Friday, September 19, 2008


There is an old saying that in America there are two parties: the stupid party and the evil party (Usually the Republicans are the stupid and the Democrats the evil, but sometimes the roles are reversed). Sometimes the two parties come together and do things that are both evil and stupid. That is called bipartisanship.

That saying came to mind when I heard that Republican Treasury Secretary Henry Paulson and Republican Fed Chairman Ben Bernanke will come together with Democratic congressional leaders Nancy Pelosi and Harry Reid to devise a "comprehensive" approach for solving the crisis.

The details of the "comprehensive" approach are not entirely clear, but it seems that the general idea is (in addition to bans and restrictions of short sales) for the government to buy bad assets from the financial institutions, as well as creating a insurance for money market mutual fund assets, similar to the one covering traditional bank deposits. These proposals amount to massive government subsidies of banks and other financial institutions, making it non-surprising that stocks in general and financial stocks in particular soared.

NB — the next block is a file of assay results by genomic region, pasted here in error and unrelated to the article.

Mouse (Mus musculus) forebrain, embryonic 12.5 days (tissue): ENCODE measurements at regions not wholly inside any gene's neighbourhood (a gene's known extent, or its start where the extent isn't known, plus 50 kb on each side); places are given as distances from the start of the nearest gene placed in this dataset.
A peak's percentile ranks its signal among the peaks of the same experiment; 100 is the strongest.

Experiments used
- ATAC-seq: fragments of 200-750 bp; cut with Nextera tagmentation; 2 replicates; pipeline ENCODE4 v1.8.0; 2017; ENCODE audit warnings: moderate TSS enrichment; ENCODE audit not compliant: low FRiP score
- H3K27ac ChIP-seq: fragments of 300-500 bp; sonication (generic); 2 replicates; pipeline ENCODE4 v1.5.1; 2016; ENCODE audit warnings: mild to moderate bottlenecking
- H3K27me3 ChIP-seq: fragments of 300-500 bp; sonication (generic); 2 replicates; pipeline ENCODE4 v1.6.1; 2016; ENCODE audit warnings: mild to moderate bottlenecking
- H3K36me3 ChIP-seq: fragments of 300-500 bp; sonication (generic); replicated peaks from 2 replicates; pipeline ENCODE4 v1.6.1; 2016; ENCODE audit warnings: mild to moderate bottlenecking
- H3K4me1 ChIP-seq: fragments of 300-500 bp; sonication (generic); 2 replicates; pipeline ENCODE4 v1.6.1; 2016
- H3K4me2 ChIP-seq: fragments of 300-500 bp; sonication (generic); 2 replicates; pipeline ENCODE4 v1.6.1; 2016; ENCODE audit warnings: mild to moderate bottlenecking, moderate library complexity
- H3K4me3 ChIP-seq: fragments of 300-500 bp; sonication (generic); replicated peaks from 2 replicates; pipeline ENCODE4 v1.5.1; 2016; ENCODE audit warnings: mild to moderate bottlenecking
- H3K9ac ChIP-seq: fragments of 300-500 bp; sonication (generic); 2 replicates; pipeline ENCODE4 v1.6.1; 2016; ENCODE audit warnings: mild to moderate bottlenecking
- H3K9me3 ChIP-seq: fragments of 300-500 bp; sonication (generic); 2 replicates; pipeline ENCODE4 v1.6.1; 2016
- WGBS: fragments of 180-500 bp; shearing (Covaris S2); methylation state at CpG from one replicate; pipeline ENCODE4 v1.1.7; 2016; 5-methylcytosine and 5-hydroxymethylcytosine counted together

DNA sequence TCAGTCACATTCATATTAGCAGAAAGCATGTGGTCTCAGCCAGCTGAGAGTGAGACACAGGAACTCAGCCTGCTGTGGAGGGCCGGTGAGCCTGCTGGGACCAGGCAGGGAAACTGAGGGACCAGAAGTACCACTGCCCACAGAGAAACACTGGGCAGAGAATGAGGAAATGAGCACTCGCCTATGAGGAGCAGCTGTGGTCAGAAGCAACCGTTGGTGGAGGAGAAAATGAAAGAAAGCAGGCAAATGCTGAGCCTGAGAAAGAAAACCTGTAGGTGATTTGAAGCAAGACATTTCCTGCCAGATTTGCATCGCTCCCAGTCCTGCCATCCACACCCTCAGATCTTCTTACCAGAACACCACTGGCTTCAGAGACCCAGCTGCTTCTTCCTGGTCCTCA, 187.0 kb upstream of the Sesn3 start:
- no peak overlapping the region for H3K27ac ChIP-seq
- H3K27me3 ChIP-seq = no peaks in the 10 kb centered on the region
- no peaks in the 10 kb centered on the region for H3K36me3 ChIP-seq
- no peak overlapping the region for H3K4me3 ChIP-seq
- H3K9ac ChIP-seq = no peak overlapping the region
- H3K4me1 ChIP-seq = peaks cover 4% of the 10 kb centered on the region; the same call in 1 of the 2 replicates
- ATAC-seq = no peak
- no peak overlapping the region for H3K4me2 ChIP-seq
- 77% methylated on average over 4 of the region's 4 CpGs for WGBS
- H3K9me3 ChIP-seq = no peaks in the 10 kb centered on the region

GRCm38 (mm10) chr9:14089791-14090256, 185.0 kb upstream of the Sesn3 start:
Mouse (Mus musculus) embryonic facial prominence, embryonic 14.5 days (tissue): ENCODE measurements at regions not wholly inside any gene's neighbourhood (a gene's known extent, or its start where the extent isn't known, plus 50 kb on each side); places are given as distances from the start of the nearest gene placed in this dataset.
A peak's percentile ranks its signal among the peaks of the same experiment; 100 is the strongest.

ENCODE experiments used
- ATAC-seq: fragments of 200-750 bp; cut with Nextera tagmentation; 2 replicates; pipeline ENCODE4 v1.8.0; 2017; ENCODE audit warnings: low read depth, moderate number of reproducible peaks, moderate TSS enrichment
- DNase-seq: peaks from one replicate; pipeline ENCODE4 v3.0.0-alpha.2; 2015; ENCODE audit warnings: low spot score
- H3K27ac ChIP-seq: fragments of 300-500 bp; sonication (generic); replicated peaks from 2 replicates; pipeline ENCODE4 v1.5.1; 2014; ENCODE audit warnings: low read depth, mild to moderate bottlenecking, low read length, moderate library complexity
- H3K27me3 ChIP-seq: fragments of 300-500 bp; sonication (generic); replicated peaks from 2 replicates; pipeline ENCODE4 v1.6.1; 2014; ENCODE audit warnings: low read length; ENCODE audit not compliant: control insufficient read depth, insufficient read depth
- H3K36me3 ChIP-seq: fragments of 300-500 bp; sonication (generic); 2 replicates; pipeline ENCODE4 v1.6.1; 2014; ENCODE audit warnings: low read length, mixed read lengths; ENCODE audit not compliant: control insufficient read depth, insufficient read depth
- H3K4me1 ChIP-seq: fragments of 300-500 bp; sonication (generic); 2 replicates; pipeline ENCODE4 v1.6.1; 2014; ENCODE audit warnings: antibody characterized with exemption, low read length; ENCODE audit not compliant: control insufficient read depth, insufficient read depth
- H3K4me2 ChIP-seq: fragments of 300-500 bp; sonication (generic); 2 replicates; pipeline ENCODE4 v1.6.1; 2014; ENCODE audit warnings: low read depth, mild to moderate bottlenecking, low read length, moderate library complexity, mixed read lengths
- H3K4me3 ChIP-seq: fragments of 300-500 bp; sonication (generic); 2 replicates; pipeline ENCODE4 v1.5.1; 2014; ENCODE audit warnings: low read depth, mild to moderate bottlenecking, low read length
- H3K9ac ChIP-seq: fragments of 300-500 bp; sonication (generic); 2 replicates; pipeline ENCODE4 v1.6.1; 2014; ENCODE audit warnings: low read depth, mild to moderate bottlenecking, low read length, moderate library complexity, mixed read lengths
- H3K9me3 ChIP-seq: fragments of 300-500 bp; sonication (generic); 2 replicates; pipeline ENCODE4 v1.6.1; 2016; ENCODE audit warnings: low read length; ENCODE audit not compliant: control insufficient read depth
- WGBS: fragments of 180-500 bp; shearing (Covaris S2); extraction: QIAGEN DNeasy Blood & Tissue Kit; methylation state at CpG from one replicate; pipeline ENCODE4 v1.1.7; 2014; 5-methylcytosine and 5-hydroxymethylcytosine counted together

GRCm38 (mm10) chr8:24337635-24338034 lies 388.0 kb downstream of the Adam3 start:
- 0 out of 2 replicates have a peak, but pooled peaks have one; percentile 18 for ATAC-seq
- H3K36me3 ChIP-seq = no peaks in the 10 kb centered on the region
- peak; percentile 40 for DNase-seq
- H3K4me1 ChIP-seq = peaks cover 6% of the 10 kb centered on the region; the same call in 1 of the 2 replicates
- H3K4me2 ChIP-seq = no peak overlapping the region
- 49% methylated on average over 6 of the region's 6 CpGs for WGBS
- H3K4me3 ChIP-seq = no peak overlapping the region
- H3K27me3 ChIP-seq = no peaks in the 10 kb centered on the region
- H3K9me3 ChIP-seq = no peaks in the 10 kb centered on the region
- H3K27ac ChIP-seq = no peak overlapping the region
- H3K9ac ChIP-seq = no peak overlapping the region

Like the Fannie & Freddie bailout, this will mean another step towards making the government the dominant mortgage lender, something which made Nouriel Roubini refer to the USA as being more like USSRA (United Socialist State Republic of America), and Jim Rogers call America "more communist than China" (see video below).


Anonymous Anonymous said...

They have also introduced a "temporary" ban on short selling. Maybe you should write about that and what consequences this will have.

1:48 PM  
Anonymous Anonymous said...

a ban on short selling will of course have the consequence of no one alowed to buy back stocks at a bottom wich will make the stock market fall even more

so called unintended consequences?


8:07 PM  
Anonymous Anonymous said...

Seems the comrades have been looking into this option for some time already. Bank of Finland said that they have exchanged information with Fed about how to setup and run a "bad bank" last spring. Hopefully that discussion also means that they don't have to make the same mistakes Finland did when setting up their own.

9:12 PM  

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